International Practice Development Journal


Title of ArticleEditorial
Type of ArticleEditorial
Author/sJan Dewing
ReferenceVolume 2, Issue 1, Editorial
Date of PublicationMay 2012
KeywordsInternational Practice Development Journal


Yet again I recently heard someone saying they weren’t a creative person … yet sitting in front of me I saw a woman who expressed creativity in several different ways before she even uttered a word. What is it that we think creativity is? I may just start referring to ‘everyday creativity’ to down play it or make it seems more accessible. In healthcare, even though we are not working in what may be considered by some, a creative field, we must come up with new insights, ideas and ways of working in order to improve patient care and enhance services. Often this means we are exploring and playing about with patterns in our selves, our workplaces and organisations. This activity needs some courage as well as creativity, as we are being driven ever more to measure in isolation, micro aspects of our work. Standing back and looking at wholeness is a different skill. It is also challenging when carried out in busy workplaces where being rushed is the order of the day. It was De Bono (see who said:

‘There is no doubt that creativity is the most important human resource of all. Without creativity, there would be no progress, and we would be forever repeating the same patterns.’

According to the IBM Global Chief Executive Officers (CEO) Study (2010), which surveyed 1,500 CEOs from 60 countries and 33 industries worldwide, CEOs believe that, more than rigor, discipline, integrity or even vision, successfully navigating an increasingly complex world will require creativity.

Of course the imagining and thinking of new things is a prerequisite to doing things in a new way – or innovating; something else healthcare practitioners are going to need to get better at doing. Each of us needs to believe that we are creative and avoid the belief that only special, talented people are creative. Remember:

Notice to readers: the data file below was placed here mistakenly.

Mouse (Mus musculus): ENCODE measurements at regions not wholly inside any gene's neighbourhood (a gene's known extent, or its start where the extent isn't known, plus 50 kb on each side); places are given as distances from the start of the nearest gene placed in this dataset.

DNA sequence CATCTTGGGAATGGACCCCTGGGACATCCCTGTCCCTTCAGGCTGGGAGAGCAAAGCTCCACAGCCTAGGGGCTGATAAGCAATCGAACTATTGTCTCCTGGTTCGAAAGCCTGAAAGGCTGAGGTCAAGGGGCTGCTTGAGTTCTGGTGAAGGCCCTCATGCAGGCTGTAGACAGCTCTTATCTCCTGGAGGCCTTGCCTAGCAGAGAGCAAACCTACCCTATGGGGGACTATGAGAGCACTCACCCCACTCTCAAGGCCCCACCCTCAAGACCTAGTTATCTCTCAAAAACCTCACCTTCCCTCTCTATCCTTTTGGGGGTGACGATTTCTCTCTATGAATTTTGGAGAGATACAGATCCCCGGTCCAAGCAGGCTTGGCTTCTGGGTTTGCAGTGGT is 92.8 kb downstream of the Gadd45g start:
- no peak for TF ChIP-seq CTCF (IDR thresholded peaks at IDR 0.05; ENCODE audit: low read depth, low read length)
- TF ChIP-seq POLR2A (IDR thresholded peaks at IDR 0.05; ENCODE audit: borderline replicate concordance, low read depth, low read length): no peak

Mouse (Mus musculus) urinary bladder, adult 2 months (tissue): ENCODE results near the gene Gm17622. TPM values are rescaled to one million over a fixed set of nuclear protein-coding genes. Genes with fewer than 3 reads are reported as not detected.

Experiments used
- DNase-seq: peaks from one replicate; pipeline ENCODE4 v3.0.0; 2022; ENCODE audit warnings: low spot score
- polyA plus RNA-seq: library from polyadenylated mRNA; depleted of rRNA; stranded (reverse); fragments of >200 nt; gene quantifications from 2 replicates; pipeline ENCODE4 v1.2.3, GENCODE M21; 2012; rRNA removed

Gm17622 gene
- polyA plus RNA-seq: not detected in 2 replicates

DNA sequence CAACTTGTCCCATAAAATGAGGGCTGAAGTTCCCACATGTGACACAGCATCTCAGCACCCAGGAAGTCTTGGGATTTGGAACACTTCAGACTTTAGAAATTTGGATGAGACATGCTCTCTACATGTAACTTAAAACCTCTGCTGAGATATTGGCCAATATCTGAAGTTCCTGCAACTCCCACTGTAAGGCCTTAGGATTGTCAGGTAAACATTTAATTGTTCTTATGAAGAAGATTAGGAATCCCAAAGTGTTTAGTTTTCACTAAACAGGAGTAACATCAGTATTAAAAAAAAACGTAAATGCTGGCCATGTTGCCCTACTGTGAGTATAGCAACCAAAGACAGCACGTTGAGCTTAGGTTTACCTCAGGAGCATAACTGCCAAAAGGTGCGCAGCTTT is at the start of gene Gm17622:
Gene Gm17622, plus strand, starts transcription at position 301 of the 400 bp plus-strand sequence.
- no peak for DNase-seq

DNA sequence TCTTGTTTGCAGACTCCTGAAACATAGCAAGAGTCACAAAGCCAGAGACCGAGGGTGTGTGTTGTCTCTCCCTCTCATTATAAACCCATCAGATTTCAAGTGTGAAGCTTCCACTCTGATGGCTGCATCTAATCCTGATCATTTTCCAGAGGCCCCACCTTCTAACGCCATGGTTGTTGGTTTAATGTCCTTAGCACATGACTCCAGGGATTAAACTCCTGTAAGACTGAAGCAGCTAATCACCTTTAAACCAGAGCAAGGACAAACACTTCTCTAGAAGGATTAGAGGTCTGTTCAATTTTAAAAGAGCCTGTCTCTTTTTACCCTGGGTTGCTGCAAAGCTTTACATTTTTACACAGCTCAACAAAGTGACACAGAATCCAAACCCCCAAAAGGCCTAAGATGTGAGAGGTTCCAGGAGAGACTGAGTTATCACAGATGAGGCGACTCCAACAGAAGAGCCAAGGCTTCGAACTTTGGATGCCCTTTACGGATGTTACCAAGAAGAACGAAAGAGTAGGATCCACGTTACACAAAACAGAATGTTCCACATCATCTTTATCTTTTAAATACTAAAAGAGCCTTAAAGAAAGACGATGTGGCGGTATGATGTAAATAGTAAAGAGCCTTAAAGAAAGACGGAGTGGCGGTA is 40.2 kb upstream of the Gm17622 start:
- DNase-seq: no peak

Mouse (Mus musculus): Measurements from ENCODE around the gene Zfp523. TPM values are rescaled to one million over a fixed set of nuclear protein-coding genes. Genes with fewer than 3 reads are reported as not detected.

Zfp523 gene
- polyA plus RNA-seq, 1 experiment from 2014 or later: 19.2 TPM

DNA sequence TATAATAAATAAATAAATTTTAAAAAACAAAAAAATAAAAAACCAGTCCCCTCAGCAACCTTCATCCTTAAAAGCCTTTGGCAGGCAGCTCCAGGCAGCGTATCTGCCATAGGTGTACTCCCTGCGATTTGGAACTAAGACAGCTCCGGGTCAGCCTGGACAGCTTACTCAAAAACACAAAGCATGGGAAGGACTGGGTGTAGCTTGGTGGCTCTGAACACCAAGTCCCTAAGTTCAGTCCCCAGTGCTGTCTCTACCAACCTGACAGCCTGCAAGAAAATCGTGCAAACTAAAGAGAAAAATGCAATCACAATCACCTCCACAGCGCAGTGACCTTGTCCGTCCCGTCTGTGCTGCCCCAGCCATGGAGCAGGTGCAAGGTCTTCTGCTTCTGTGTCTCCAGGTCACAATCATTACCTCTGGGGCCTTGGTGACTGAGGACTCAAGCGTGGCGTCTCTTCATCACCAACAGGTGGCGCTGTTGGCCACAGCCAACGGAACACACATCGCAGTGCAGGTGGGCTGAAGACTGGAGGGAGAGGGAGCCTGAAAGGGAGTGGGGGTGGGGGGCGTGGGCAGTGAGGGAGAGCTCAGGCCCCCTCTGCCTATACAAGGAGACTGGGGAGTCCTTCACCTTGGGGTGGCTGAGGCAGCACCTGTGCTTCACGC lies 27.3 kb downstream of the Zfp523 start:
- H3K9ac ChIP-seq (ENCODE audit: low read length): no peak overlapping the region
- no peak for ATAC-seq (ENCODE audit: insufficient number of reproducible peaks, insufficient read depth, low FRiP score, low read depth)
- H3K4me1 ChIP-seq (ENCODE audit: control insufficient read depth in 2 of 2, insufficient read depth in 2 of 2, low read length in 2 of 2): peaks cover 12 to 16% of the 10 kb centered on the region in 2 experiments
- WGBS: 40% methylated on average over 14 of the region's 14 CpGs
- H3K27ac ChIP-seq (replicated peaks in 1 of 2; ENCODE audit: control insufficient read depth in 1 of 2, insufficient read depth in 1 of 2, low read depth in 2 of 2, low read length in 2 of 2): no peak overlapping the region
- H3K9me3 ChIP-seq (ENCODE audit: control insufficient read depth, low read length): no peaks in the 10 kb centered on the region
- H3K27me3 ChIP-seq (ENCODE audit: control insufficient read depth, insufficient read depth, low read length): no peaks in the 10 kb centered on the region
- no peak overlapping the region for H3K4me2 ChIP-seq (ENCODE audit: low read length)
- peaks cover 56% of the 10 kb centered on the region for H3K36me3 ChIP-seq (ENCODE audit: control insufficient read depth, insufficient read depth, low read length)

‘A rock pile ceases to be a rock pile the moment a single [person] contemplates it, bearing within [them] the image of a cathedral.’

Antoine de Saint-Exupéry (1942)

And so to this first issue in 2012, our second year. We have numerous expressions of creativity in this issue that can challenge our ways of thinking and seeing things. One of the authors for example, challenged herself by researching her own practice, a huge endeavour. On a larger scale we have a guest editorial from the newly launched Person-centred Practice International Community of Practice, whose members are seeking to creatively look at patterns within this area of practice. Whilst two papers present the ways in which they used art and images to enable individuals and teams to make sense of practice, another author uses a less acknowledged creative process, ‘parking’, to enable his mind and body to unfold new insights and understandings. Collaboration is a key theme for several of the papers and again it could be argued that all demonstrate creativity in the variety of approaches that have been used to enable to views and perspectives of healthcare practitioners to be explored and shared, thereby creating the opportunity to derive meaning from the patterns of practice and to consider what the new patterns should look like.

The journal team hopes that what you engage with here enables you to stand back and look at wholeness in more creative way.


IBM Global Chief Executive Officers Study (2010) Retrieved from: (Last accessed 10th May 2012).

de Saint-ExupéryAntoine (1942) Pilote de Guerre (translated into English as Flight to Arras).

Jan Dewing (PhD, MN, BSc, RN, RNT, Dip Nurs Ed, Dip Nurs), Academic Editor, International Practice Development Journal; Professor of Person-centred Research and Practice Development, East Sussex Healthcare NHS Trust and Canterbury Christchurch University, Kent, England. Visiting Professor, Person-centred Practice Research Centre University of Ulster, Northern Ireland. Visiting Professor Aged Care and Practice Development, School of Nursing Midwifery and Indigenous Health Studies, University of Wollongong NSW (in partnership with Uniting Care Ageing SE Region).

This article by Jan Dewing is licensed under a Creative Commons Attribution Non-Commercial 3.0 License.

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